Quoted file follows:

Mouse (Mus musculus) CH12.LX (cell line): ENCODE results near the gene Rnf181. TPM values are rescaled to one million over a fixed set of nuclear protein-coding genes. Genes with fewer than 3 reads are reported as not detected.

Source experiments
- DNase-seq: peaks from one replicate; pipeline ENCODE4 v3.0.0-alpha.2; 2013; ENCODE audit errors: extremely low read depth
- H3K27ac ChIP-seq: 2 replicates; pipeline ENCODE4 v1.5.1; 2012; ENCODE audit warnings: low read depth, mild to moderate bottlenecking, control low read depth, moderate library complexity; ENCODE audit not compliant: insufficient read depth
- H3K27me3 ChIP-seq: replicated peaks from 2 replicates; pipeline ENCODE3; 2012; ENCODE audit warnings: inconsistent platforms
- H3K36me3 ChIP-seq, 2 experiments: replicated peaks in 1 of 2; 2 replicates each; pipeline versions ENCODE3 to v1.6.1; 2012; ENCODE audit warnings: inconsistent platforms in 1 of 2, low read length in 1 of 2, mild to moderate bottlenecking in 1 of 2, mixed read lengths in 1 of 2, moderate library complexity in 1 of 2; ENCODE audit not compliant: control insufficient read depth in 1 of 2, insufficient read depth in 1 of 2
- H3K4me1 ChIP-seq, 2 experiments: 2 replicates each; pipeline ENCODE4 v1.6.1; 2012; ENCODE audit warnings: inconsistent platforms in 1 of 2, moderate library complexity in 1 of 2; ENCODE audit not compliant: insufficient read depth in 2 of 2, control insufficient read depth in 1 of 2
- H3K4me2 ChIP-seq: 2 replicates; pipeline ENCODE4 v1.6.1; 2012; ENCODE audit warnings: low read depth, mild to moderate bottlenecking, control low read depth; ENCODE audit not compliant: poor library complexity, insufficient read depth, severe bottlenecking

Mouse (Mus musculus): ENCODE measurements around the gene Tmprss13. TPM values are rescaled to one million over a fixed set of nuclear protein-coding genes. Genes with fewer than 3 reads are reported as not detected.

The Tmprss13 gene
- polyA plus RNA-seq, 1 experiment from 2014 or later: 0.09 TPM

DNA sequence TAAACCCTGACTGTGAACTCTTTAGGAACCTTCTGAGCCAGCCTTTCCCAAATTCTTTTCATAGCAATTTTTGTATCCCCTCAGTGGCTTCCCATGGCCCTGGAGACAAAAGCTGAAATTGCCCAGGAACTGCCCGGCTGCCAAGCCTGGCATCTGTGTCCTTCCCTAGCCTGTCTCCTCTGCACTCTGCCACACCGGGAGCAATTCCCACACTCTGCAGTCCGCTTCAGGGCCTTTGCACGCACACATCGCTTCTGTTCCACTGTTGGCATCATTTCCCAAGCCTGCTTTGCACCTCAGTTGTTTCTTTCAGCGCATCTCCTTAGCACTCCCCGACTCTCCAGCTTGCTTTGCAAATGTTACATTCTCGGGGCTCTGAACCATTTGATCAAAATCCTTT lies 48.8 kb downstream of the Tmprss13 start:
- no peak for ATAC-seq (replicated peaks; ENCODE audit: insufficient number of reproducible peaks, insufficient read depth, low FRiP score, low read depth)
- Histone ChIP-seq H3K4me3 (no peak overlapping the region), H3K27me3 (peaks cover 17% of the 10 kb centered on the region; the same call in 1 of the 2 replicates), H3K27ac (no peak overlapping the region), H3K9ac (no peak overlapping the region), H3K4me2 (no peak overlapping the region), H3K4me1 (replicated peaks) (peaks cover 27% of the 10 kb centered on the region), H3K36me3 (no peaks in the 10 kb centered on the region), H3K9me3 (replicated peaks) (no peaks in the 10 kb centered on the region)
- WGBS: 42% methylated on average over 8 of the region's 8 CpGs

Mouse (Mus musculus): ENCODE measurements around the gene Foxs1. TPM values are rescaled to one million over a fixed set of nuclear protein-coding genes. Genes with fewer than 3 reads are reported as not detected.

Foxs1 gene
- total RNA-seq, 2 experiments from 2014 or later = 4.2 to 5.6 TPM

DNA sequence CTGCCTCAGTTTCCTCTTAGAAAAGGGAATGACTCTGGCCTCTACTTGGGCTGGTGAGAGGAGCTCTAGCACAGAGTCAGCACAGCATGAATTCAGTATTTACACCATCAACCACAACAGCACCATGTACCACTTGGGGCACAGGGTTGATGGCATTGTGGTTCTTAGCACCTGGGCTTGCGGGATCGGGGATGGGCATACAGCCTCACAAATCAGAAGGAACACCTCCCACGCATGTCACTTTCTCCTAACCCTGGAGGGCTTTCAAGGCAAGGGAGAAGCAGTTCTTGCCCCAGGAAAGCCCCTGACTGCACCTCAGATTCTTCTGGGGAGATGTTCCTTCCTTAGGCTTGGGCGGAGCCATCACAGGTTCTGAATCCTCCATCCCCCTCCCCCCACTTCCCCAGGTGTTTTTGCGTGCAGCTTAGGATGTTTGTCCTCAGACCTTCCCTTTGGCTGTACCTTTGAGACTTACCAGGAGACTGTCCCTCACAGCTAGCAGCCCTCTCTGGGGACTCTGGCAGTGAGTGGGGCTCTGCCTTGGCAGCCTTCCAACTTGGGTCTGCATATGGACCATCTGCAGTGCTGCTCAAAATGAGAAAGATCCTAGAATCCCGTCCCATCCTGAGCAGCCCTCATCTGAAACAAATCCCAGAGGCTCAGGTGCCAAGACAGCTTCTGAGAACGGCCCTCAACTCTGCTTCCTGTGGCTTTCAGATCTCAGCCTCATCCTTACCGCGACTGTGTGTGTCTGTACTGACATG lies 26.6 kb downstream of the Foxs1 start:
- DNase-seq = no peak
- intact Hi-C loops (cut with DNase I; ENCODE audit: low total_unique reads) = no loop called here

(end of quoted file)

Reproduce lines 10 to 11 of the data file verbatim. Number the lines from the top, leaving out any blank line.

The Tmprss13 gene
- polyA plus RNA-seq, 1 experiment from 2014 or later: 0.09 TPM